Finally - here is someone who understands western music. Joyce created a project that acts like a time machine. Whew - is all I can say. Check out Joyce Woodson's newest CD "If I Hadn't Seen the West" chock full of timeless songs about worn out cowboys, starving miners, and dying cattle. Sadness infuses the songs and both heals and redeems the lonesome characters who walk, ride, and wail through Joyce's new-old landscapes. Truly the work of a unique mind.
Joyce Woodson’s crystal clear voice and solid guitar work are equally adept in the folk music world or wending her way through the west with her powerful songs about the land. She’s welcome on festival stages, at coffee house concerts and among the late-night circles of practicing songwriters. Her strength is in storytelling, bringing characters to life as if they’re hunkered down at the campfire next to you.
Winner of the 2007 Tucson Folk Festival Songwriting Contest, she’s played throughout southern California, worked for many years at the legendary McCabe’s Guitar Shop, performed at the Napa Valley Music Festival, Kerrville Folk Festival and is a founding member of the Western Music Association in Tucson, Arizona. She is a regular performer at the Gene Autry Museum in Burbank, California and the Buffalo Bill Historical Center in Cody, Wyoming. She enjoys touring the United States from coast-to-coast, and has, by invitation from the BBC, performed at the Queens Festival in Belfast, Ireland. She’s toured Wales and Great Britain as well. She’s an instructor at the bi-annual music camps “SummerSongs” in the Santa Barbara area and resides in her home town of San Juan Capistrano, California.
Writing about the disappearing California landscape and her love for the land is one of Woodson’s strengths. While Woodson’s first two albums present her original tunes in the California folk music style (think Kate Wolf), her recent album If I Hadn’t Seen The West is pure western music. Inspired by the The Sons of the Pioneers (think cowboy) who wrote and made famous the songs, Tumbling Tumbleweeds and Cool Water, she says, “Those harmonizing voices brought the cowboy life and landscape clearly into focus for me - so much so that I felt like I was in the saddle with them and I never wanted the trail or the song to end.”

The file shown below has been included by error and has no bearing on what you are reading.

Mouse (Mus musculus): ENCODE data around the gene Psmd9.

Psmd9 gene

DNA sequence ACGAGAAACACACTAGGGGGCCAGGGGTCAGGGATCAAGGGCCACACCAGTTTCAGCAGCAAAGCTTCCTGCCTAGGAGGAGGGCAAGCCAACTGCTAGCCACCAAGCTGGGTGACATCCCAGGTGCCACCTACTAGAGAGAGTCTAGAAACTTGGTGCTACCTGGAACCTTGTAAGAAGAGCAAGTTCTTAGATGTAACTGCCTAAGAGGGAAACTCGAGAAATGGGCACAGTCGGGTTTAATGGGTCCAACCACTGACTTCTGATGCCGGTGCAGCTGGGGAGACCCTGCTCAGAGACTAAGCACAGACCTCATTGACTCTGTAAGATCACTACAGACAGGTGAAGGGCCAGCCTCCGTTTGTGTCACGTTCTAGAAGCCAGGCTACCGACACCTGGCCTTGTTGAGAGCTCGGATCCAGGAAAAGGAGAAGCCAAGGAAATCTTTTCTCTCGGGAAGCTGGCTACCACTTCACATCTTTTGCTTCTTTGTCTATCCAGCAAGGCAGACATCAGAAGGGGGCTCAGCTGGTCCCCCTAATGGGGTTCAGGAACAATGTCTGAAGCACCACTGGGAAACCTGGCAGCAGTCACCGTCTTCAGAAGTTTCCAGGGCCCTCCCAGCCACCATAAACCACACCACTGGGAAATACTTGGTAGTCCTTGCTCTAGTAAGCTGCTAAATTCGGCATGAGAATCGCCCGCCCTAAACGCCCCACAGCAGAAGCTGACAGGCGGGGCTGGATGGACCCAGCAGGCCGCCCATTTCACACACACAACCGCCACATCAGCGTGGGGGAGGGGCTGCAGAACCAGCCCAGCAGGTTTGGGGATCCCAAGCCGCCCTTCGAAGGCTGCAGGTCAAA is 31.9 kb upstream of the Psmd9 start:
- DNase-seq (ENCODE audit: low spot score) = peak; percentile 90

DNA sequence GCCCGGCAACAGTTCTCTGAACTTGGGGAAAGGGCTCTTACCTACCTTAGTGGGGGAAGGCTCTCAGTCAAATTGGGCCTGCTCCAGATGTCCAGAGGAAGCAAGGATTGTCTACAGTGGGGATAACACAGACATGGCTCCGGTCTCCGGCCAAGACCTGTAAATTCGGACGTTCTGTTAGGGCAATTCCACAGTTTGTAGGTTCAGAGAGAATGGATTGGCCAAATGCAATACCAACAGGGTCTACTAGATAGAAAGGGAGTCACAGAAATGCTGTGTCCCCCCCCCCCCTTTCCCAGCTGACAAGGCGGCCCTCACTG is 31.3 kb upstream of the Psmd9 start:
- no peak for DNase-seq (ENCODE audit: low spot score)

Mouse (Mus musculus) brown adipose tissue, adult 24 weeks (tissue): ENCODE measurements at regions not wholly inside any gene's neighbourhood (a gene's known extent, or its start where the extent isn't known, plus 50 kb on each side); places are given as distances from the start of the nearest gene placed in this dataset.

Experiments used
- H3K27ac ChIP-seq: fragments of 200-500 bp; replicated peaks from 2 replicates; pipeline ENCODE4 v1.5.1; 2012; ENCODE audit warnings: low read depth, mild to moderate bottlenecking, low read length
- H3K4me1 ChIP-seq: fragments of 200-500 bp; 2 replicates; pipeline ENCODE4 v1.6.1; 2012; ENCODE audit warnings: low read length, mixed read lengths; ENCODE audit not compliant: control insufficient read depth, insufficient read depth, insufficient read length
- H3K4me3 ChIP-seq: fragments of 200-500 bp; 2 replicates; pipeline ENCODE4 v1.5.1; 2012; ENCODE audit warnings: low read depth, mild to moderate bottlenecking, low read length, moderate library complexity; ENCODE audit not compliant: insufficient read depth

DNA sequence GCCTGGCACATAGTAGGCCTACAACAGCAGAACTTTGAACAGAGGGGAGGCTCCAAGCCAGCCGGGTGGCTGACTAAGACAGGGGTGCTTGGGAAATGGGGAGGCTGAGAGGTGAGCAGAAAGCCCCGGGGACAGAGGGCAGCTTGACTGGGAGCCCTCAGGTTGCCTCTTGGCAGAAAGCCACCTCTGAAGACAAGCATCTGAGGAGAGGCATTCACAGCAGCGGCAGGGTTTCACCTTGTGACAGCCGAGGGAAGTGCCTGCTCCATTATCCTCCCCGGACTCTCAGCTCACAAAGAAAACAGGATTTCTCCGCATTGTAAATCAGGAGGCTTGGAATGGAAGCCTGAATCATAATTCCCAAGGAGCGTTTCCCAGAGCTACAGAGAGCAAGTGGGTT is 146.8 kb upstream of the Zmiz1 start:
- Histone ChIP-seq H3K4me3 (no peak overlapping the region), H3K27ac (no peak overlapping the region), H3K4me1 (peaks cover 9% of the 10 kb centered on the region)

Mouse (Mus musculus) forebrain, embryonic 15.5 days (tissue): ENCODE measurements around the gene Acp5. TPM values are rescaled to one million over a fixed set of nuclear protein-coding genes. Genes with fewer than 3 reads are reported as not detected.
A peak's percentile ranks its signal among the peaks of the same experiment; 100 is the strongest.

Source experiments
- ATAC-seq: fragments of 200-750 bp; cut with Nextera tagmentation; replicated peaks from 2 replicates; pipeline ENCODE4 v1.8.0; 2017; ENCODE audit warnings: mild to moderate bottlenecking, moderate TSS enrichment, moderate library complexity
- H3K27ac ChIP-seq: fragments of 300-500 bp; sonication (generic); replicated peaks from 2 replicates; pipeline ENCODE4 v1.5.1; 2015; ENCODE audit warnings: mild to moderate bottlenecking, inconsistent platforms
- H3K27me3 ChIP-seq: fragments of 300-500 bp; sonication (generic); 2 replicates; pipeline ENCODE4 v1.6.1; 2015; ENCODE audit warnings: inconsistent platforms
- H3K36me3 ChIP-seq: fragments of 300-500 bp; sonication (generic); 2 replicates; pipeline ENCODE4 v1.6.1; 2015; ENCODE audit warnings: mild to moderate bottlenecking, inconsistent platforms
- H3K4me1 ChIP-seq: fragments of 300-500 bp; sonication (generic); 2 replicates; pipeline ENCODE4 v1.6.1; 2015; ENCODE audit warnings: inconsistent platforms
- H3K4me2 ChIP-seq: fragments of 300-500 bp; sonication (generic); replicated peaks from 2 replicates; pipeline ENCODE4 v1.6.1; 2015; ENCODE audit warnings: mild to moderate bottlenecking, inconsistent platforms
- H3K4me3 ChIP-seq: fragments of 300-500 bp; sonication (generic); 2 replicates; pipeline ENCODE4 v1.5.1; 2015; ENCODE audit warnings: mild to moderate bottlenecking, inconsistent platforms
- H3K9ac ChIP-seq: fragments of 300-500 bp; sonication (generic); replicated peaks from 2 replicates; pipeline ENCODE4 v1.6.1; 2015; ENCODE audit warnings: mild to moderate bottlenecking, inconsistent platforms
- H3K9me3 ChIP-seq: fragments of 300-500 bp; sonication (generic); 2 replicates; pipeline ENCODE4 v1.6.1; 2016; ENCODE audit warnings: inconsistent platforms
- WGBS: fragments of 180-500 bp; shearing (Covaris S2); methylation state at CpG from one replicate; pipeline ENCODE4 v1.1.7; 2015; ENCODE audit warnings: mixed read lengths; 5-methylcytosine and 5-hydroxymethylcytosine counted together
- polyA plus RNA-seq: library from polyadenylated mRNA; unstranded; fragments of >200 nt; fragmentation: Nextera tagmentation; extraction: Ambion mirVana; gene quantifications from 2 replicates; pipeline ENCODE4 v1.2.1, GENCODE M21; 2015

Joyce grew up on the family farm in the Capistrano Valley, riding the tractor with her Dad. Watching the fields turn from dark loam to green created a strong bond for her with the hills and valleys where she lives and gives her a strong sense of place. She’s a graduate of UC Irvine, with a degree in Education with and a teaching credential. After a few months as a school teacher, Joyce knew her true calling was in music. After 12 years in playing folk clubs and coffeehouses in LA and New England she eventually she moved to Nashville and spent almost a decade writing songs, running her own publishing company, and performing her own tunes in clubs such as The Bluebird and Douglas Corner. Returning to California to care for her aging father, she’s now settled back in her childhood neighborhood, from where she continues teaching others songwriting at workshops, touring the U.S. and crafting, her own brand of songs.
32158 Camino Capistrano #366
San Juan Capistrano, CA 92675